Brian Williams

Brian Williams

If you’ve never seen Brian Williams outside of watching him host NBC Nightly News, the first thing you should know about him is that he’s very, very funny.

You can watch his funny side on old episodes of Saturday Night Live or The Daily Show, or hear him on Wait Wait… Don’t Tell Me! Or, you can show up at an awards luncheon where he’s speaking.

In front of a crown of more than 1,000 journalism and business professionals, he was entirely too willing to make a penis joke about Walter Cronkite.

“Walter Cronkite was the first of the Mad Men,” Williams said from the podium, referring to, well you know exactly what show he was referring to. Williams went on to talk about how shirts, and those in any kind of power, only came in white back then. And, that pants were huge.

“Walter’s (pants) came up to his chin. At times, you could see the real Cronkite endowment.”

The crowd lost it. Members of the Cronkite Endowment Board of Trustees were present and had been introduced earlier, making Williams’ deadpan even better.

This black-suit-and-tie audience was assembled at the Sheraton Hotel in Downtown Phoenix on Wednesday, November 18 to celebrate Williams receiving the Walter Cronkite Award for Excellence in Journalism.

“This honor that you’ve given me today, all the jokes aside, is the highest honor I’ve recieved above all in my career — I get to have my name mentioned alongside Cronkite, in the same sentence as the man I grew up wanting to be,” Williams said during a more serious moment as he reflected on receiving the award.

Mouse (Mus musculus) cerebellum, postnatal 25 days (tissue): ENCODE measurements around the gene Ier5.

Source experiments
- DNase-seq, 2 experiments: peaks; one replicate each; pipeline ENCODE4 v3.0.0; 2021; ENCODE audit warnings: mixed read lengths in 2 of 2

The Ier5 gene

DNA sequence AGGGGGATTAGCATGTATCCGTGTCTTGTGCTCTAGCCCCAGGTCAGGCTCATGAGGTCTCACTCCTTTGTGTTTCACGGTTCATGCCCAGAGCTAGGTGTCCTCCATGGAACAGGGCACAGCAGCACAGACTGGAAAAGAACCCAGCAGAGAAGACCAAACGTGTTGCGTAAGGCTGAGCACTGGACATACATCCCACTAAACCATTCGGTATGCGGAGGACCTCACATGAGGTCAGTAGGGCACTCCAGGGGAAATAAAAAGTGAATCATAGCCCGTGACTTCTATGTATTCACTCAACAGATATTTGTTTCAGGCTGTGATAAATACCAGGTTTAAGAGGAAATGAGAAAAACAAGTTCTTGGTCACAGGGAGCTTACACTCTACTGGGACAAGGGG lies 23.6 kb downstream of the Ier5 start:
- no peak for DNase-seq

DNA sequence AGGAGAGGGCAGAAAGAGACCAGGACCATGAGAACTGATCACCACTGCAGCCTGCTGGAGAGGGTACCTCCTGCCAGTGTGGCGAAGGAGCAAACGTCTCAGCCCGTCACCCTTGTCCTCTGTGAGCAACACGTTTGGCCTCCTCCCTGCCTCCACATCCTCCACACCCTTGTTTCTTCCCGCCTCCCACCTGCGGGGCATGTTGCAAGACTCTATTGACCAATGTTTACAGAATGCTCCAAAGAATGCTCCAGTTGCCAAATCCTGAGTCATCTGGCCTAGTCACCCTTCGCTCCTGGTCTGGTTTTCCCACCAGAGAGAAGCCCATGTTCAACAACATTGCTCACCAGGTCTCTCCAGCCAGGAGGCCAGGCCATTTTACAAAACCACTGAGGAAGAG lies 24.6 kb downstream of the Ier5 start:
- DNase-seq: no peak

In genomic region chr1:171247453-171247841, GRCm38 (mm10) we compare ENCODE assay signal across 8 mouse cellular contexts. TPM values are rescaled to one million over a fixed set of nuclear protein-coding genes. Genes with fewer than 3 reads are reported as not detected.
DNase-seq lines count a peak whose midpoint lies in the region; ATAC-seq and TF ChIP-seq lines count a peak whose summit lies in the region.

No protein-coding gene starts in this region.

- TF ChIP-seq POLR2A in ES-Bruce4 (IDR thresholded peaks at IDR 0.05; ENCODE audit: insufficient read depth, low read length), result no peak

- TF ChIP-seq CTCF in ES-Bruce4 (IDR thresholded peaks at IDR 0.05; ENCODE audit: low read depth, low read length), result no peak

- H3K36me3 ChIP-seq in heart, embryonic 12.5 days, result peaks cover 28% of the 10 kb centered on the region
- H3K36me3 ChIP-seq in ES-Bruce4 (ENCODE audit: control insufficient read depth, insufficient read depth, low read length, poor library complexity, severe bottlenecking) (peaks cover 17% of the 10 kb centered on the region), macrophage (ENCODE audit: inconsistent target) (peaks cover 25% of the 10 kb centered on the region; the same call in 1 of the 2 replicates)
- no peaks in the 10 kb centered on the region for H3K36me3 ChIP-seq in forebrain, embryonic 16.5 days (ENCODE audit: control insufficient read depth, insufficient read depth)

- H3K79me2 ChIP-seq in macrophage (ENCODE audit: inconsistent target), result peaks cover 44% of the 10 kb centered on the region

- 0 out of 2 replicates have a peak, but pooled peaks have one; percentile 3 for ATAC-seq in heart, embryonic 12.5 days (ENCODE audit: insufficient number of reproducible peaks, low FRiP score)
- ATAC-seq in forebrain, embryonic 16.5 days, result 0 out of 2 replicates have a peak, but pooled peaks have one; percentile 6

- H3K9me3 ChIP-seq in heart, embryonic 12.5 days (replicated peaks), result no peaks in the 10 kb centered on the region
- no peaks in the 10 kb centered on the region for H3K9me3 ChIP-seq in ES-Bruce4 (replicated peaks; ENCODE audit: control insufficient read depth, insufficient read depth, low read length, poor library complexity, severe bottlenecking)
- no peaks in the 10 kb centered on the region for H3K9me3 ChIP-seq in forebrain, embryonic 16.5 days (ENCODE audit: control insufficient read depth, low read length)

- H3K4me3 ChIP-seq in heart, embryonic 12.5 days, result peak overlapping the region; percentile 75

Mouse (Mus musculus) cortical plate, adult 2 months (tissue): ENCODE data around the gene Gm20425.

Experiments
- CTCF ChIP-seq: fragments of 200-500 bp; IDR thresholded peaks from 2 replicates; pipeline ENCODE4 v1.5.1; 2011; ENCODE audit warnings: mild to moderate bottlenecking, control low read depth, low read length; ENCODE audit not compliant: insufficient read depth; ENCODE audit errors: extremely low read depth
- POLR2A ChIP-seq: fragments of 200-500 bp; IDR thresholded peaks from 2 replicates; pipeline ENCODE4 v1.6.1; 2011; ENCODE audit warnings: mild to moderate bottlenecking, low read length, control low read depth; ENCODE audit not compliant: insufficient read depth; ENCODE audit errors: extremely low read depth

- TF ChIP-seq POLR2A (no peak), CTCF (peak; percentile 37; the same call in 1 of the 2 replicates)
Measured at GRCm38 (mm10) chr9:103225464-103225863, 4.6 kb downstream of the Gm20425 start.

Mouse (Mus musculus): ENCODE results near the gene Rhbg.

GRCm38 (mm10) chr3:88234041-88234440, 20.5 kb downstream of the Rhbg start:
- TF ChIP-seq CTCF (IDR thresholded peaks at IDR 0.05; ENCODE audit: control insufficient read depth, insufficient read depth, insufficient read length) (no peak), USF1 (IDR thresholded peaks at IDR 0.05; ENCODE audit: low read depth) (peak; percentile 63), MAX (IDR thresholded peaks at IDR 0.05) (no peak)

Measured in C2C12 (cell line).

Williams had a great admiration for Cronkite, both as a journalist and as a person. He called him incredibly kind, devoted to his craft and the cutest man on God’s green earth, complete with fluffy white hair and bushy eyebrows.

“Professionally, the day he died is the day I lost my North Star,” Williams said. “I learned all I know about the world from Walter Cronkite.”

For all the awards and accolades Williams has received, and considering the 9-million-plus pairs of eyeballs that watch him host the news every night, Williams is a genuinely humble broadcast journalist.

He’s quick to offer that he was just a hard-working kid who got some lucky breaks. He never earned a college degree.

“I insist, and I promise you that I’m the least qualified of the 26 recipients [of the Cronkite award so far],” Williams said. “And, even the next 26 recipients of this award.”

The Cronkite Award has been presented annually by the Walter Cronkite School of Journalism and Mass Communication at Arizona State University since 1984 to journalists who stand out as superstars in their field. Previous recipients include George Will, Helen Thomas, Andy Rooney and Tom Brokaw, whom Williams inherited Nightly News‘ anchor chair from in 2004.

This was the first time the award was given since Cronkite’s passing in July of this year. Cronkite, along with the Endowment Board, would select the recipients each year. Williams is the last whom Cronkite had a hand in choosing.

“Think of that ratio — 26 of us, one Walter Cronkite. The way I see it, that’s they way it should be. More importantly, that’s the way it is,” Williams said, ending his acceptance speech with the same trademark signnoff of the man who Williams said brought him the world.